• A Hybrid version of an app will never be as fast as a native version of the same app, but it doesn’t matter as long as the Hybrid version is fast enough. Put simply, if your users never complain about the performance of your app then it is fast enough. As a performance junkie, I understand the appeal of knowing that my app is running as fast as it possibly can, but we must be careful to avoid premature and over optimization. It might make me feel all warm and fuzzy inside knowing that my Native app renders 100 photos on the page 8ms faster than the Hybrid version, but do my users even notice or care? No.
  • A resource-hungry 3D game or similar does not fit into my definition of “app”. In these cases a native app is almost certainly your best option because a Hybrid app will struggle to be fast enough. Canvas performance has greatly improved in recent years, but older devices will still most likely run a resource-hungry app too slowly.
  • Well-designed Hybrid apps running on top of a modern JavaScript UI framework are definitely fast enough. Bad performance can no longer be used as an excuse to ditch the Hybrid approach. If you have recently tried making a Hybrid app and have not been satisfied with the performance then you need to seriously reevaluate your chosen design patterns and/or use of massive libraries like jQuery that you don’t need. Learn the modern DOM API if you haven’t. It is supported on all of the devices our apps target.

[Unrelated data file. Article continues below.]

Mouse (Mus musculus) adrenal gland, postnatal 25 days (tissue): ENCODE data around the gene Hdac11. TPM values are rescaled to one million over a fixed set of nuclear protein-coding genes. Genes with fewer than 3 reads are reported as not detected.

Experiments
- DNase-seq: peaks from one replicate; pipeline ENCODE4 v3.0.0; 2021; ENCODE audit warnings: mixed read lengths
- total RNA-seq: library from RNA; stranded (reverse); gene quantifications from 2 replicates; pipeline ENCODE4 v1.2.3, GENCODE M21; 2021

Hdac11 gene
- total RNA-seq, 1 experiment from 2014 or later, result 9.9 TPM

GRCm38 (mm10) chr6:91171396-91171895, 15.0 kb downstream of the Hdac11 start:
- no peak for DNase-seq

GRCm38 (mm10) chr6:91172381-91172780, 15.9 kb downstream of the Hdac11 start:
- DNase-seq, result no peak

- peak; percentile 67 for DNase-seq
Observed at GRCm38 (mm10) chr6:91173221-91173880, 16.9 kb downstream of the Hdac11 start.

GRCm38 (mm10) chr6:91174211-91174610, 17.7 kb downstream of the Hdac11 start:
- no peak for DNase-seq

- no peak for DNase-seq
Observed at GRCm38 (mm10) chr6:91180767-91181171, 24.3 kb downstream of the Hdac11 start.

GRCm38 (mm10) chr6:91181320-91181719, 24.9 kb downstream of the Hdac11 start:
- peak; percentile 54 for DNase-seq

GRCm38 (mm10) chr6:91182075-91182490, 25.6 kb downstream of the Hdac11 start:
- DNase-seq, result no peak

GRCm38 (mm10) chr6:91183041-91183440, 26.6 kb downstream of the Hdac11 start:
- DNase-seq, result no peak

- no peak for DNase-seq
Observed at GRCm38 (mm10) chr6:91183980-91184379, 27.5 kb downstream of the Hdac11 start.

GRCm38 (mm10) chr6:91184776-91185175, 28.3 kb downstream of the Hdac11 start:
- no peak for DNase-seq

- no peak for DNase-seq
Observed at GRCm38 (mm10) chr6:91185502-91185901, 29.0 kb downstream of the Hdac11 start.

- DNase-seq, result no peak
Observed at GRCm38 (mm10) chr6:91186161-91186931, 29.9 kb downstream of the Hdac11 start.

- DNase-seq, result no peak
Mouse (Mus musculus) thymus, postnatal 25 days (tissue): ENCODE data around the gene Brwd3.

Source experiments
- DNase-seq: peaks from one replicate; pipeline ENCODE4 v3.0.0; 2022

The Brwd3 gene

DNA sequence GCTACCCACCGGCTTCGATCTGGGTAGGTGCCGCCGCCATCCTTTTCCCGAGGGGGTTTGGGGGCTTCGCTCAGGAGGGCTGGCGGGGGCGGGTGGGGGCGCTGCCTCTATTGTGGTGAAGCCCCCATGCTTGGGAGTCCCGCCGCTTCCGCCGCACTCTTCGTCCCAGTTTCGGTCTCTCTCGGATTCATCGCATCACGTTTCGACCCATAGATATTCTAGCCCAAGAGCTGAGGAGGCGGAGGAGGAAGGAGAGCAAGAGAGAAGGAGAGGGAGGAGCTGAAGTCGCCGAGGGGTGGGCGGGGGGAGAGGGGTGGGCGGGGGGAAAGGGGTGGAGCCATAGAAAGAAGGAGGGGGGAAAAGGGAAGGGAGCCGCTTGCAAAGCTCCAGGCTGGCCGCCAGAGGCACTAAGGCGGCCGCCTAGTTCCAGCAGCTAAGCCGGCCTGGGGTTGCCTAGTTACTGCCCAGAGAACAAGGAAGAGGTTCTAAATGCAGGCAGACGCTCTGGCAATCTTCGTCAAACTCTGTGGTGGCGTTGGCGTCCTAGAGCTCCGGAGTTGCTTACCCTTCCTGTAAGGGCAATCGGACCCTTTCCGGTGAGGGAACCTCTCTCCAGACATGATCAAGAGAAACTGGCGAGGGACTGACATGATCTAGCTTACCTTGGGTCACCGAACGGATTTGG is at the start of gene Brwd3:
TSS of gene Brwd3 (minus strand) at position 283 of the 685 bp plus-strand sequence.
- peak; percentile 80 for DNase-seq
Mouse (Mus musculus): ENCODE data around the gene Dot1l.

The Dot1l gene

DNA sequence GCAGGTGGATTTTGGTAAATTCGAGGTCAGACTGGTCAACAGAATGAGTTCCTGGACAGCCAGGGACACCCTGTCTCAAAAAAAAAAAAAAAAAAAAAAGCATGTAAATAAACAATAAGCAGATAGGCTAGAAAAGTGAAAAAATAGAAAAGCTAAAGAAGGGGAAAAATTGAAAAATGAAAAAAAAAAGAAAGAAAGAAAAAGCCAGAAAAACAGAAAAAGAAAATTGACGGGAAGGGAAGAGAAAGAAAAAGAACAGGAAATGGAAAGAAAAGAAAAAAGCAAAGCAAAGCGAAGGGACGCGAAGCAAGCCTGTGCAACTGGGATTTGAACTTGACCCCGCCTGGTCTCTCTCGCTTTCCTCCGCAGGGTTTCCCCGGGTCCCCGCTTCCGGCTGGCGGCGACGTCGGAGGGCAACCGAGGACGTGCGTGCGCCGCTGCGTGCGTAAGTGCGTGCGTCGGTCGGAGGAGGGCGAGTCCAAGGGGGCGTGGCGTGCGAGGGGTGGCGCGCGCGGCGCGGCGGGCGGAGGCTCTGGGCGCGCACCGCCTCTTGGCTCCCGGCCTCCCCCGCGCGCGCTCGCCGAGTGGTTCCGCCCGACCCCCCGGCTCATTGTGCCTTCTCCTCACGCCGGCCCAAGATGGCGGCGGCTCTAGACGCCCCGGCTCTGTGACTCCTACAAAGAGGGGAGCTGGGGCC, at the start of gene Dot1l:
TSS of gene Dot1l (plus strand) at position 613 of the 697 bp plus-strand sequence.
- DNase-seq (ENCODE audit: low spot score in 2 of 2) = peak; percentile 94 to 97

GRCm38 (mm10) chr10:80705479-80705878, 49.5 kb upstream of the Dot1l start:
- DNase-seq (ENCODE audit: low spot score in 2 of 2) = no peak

There are some major advantages to the Hybrid approach:

  • You get to utilize your existing JS, HTML, and CSS skillset to develop a single codebase that runs on both iOS and Android. This is the obvious key advantage to Hybrid apps but it really can’t be overstated. There are less than 10 times throughout my project that I needed to branch the code based on the platform the app was running on (this was only ever necessary to fix an iOS bug, but more on that later). A branch in the code would look something like this:
if (device.platform === "iOS") {
} else {